March 13, 2013

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From Vision to Action

Self-awareness Helps Utahns Plan for the Future

Natalie Gochnour

March 13, 2013

I recently interviewed with Joel Kotkin, the famed demographer, author and columnist who is frequently quoted in The Wall Street Journal, The New York Times and The Daily Beast. Kotkin was doing a media tour and had spent the prior two days meeting with community leaders to get a pulse on Utah. As we finished the interview he said, “Salt Lake is very self aware and it serves you well.”

His comment struck me. What did he mean? I can only speculate, but he’s written with conviction about many of Utah’s best traits—our fiscal responsibility, multi-lingual abilities, family focus, volunteerism, charitable giving, education levels and commitment to plan for the future. It is as if this New York-raised, Berkeley-trained and Los Angeles-based thought leader sees in us something we often don’t see ourselves. We have a strong sense of self, and we translate it into a great place to live.

Vision is nothing new to Salt Lake City. It’s part of our DNA. Wallace Stenger wrote that Mormons “were the most systematic, organized, disciplined and successful pioneers in our history.” Within days of arriving in Salt Lake City, Brigham Young laid out a plan dictating the size of building lots, the setback from the street, and the width of the streets and sidewalks.

Today, Utah is home to Envision Utah, the nation’s most successful voluntary regional planning endeavor. And cities like Salt Lake (Downtown Rising), West Valley City, Sandy and Provo have all created multi-decade plans to guide large public and private investments.

It’s as if we intuitively recognize that the future is not a gift, but an achievement. We can, as purposeful people, create the future we want. This sense of planning, preparation and vision is at the core of our self-identity and one of our greatest traits.

The global and national economy is in a scary place right now. Navigating the uncertainty of global conditions and a U.S. political system that consistently fails is not easy and may become more difficult in the months and years ahead. As Utahns, we must keep refining who we are and what we want to be and then translate this self-awareness and vision into action.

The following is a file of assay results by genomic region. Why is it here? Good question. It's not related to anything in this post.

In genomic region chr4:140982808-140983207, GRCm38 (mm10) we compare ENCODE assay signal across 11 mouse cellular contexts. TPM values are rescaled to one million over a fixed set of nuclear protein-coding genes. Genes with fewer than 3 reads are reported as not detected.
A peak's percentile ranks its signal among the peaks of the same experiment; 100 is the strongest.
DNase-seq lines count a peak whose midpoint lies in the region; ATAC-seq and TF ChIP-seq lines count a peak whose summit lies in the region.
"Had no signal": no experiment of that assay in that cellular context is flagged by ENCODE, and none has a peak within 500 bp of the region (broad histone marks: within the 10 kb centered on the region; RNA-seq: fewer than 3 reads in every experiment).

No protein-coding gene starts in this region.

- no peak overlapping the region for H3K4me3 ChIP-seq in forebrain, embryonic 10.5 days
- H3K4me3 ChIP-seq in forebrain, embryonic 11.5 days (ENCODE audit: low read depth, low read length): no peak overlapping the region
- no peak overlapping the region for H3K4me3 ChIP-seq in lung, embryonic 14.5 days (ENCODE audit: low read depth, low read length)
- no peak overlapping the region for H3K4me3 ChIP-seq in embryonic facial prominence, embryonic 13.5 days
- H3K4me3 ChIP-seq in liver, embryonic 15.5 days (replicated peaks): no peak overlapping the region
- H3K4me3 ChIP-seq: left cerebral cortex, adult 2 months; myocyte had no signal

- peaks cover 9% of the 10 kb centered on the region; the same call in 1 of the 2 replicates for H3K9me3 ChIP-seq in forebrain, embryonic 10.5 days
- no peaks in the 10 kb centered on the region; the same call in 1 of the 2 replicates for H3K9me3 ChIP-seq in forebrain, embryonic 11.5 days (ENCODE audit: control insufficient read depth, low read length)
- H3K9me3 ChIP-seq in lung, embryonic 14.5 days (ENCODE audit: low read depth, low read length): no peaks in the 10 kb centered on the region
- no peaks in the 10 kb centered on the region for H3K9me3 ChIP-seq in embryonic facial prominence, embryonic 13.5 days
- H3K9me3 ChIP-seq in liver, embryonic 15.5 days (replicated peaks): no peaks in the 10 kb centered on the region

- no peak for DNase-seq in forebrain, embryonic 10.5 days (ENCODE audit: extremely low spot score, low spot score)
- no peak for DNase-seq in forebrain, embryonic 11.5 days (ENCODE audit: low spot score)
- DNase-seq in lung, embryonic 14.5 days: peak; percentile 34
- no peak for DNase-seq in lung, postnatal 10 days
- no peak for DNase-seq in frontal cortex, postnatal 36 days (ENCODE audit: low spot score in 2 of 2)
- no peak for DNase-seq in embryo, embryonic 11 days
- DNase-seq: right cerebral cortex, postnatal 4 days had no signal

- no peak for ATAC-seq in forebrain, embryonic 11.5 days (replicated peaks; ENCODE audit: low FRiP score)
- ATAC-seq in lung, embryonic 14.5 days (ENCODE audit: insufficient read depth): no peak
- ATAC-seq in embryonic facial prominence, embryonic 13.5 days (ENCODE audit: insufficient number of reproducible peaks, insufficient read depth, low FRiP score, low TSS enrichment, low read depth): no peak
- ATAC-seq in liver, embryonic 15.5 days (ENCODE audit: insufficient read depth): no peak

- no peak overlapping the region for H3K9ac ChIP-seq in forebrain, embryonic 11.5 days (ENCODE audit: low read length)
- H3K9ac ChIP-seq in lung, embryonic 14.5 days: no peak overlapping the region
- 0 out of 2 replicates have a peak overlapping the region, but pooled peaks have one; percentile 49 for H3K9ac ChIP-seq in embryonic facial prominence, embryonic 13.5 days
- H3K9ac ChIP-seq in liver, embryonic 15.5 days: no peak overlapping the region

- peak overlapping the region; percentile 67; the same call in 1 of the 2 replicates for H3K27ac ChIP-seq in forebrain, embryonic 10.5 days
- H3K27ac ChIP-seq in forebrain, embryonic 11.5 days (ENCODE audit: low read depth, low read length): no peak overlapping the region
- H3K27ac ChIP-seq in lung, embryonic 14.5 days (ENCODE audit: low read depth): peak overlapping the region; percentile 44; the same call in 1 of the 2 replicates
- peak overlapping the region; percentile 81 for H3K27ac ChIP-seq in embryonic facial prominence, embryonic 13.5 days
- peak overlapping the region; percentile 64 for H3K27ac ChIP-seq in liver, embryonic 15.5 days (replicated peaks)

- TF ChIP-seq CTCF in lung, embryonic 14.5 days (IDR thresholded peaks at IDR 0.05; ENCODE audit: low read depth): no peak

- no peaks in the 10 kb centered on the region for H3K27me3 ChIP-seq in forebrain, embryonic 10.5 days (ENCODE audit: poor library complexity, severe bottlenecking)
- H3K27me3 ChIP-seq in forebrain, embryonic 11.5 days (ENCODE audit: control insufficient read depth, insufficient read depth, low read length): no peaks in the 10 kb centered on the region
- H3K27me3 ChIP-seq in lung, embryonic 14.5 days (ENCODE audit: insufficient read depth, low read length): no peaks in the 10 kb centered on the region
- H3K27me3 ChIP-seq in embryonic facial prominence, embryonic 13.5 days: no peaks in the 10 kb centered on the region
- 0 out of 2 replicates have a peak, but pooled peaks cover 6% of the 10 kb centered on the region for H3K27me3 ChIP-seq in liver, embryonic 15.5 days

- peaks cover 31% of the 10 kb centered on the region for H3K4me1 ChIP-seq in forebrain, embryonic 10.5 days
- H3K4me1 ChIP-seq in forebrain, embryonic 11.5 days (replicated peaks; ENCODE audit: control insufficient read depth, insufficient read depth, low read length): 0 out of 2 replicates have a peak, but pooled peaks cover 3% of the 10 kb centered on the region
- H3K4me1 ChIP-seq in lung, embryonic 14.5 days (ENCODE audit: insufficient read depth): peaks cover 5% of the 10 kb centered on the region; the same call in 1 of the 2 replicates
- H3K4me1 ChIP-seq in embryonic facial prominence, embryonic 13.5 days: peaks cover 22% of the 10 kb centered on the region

As a starting point, I offer these suggestions for areas of focus:

Education. Let’s take the plunge and do something big for education in this state. The keys are innovation, investment and accountability. We have a terrific start. The business community through Prosperity 2020, the governor and Legislature recognize education brings prosperity. Let’s stop nibbling at the edges and take a giant step for our economic future and our children.

Transportation. Let’s continue to invest in transportation. This month we celebrate the opening of the Airport TRAX light rail line. It’s been 20-plus years in the making, and it symbolizes the extraordinary investment this state has made in roads and transit over the past two decades. High-speed rail, a mountain transportation system, expanded light rail, streetcar, the completion of the western transportation corridor, other highway developments and routine maintenance must continue to be priorities.

Federal government. Let’s quit fighting with the federal government. When someone owns two-thirds of the land in your state, we should seek a partnership rather than a war. We need to borrow from the sage advice…God, grant me the serenity to accept the things I cannot change, the courage to change the things I can, and the wisdom to know the difference.

Air quality. Let’s tackle air quality with the reasonable tools we have available. It still won’t solve our topographical disadvantages, but I’m certain it will improve our health.

Tolerance. Let’s find the right statewide non-discrimination ordinance to send a loud and clear message that discrimination is wrong. Tolerance is not acceptance; it is respect. And while we are at it, let’s make incivility a shameful thing. Name-calling and excessive partisanship detract from our ability to solve problems and lead.

Our sense of self and future go hand-in-hand. Joel Kotkin is right. We are very self-aware. Let’s make sure we translate our strong sense of purpose into a prosperous future and great community.

— Natalie Gochnour is the chief economist at the Salt Lake Chamber.

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